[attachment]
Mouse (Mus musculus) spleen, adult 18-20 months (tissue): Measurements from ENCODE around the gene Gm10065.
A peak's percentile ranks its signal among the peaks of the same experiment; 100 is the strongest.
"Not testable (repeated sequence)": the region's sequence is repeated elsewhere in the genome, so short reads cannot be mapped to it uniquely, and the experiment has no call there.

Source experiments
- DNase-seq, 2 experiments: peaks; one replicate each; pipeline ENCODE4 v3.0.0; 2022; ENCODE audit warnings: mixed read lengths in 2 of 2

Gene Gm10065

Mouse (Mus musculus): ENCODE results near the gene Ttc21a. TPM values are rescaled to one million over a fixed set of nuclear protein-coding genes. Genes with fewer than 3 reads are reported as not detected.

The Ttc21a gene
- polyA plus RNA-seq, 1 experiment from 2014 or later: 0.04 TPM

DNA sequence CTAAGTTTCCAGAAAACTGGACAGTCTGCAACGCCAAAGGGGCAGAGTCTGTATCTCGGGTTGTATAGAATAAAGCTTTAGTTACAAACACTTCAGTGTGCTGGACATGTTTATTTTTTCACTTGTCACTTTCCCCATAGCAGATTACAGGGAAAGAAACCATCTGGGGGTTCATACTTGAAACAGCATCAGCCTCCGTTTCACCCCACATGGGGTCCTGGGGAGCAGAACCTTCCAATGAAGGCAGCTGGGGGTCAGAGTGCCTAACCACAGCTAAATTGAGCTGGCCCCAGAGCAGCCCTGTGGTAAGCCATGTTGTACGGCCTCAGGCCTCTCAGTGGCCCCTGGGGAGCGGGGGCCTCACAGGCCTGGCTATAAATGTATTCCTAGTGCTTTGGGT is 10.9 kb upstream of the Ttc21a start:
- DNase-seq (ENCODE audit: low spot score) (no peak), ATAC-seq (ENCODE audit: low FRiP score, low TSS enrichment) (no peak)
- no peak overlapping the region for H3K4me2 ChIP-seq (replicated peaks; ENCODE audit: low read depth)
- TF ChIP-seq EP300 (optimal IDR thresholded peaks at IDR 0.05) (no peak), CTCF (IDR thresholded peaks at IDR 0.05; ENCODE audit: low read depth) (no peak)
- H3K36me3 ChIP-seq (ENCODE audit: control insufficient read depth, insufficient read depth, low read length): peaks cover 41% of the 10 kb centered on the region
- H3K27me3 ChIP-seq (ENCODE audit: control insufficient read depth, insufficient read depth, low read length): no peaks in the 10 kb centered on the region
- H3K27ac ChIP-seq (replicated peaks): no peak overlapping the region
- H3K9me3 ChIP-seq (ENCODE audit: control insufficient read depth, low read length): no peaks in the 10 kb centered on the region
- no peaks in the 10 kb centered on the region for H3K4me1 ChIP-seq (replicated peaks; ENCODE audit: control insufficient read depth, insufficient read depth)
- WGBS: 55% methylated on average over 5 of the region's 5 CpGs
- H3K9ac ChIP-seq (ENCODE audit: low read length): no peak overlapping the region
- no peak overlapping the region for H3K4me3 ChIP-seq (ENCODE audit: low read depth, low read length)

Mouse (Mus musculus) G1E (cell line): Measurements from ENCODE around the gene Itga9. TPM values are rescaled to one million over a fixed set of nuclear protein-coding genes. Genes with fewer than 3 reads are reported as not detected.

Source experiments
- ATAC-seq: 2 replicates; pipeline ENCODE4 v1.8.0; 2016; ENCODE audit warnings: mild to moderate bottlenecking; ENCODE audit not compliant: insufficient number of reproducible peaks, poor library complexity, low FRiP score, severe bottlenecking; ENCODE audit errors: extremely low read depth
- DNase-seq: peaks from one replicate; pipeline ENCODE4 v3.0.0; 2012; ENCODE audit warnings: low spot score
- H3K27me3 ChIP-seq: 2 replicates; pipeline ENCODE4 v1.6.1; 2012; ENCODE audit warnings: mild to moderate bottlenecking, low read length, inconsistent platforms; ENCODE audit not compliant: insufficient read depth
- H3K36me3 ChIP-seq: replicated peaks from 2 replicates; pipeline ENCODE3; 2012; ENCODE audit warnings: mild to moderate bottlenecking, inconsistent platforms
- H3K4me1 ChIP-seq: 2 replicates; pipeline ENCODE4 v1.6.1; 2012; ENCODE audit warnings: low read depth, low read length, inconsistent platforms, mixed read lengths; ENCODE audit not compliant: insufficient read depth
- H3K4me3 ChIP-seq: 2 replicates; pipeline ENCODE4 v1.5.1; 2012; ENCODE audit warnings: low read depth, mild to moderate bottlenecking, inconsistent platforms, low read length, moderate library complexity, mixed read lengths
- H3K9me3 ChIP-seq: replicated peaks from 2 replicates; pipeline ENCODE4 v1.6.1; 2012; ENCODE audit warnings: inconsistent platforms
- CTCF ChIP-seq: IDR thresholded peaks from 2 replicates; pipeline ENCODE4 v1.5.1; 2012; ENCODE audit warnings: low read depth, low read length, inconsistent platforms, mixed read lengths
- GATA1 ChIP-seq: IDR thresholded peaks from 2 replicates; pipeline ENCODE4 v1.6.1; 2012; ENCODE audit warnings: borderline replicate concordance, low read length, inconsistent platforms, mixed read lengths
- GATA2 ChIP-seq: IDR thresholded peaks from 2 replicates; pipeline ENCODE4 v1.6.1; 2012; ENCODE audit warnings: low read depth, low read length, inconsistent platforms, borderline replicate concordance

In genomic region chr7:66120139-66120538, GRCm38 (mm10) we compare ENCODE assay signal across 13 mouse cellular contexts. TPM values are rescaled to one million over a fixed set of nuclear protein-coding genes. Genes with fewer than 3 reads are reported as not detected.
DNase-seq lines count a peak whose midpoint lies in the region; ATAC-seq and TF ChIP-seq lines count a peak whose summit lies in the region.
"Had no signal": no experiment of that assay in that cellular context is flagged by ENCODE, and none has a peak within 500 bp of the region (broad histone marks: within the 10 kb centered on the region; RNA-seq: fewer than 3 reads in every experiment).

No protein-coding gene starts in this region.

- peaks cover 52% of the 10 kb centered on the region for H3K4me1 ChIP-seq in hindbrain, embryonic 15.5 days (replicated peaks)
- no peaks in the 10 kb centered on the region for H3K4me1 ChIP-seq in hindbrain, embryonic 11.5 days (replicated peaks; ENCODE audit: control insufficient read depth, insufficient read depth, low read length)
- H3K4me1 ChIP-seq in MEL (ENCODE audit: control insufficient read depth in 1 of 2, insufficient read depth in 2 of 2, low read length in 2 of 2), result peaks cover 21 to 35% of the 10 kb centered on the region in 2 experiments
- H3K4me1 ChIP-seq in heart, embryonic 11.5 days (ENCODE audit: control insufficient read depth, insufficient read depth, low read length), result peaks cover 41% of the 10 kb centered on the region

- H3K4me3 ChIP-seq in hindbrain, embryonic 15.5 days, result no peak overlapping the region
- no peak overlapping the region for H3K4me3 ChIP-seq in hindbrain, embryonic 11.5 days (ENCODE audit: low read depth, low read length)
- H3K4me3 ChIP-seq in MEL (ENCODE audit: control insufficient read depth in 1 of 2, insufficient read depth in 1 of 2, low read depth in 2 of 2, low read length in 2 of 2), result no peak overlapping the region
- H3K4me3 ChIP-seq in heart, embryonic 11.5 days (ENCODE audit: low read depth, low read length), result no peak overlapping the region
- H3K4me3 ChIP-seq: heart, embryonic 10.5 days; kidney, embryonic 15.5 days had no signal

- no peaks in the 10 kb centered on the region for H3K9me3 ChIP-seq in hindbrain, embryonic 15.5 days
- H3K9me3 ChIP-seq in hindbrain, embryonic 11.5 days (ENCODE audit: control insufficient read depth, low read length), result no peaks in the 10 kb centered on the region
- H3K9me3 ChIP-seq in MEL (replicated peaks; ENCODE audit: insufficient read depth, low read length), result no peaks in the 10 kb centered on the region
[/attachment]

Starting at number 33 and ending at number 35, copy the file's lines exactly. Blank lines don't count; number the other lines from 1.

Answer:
- GATA2 ChIP-seq: IDR thresholded peaks from 2 replicates; pipeline ENCODE4 v1.6.1; 2012; ENCODE audit warnings: low read depth, low read length, inconsistent platforms, borderline replicate concordance

In genomic region chr7:66120139-66120538, GRCm38 (mm10) we compare ENCODE assay signal across 13 mouse cellular contexts. TPM values are rescaled to one million over a fixed set of nuclear protein-coding genes. Genes with fewer than 3 reads are reported as not detected.
DNase-seq lines count a peak whose midpoint lies in the region; ATAC-seq and TF ChIP-seq lines count a peak whose summit lies in the region.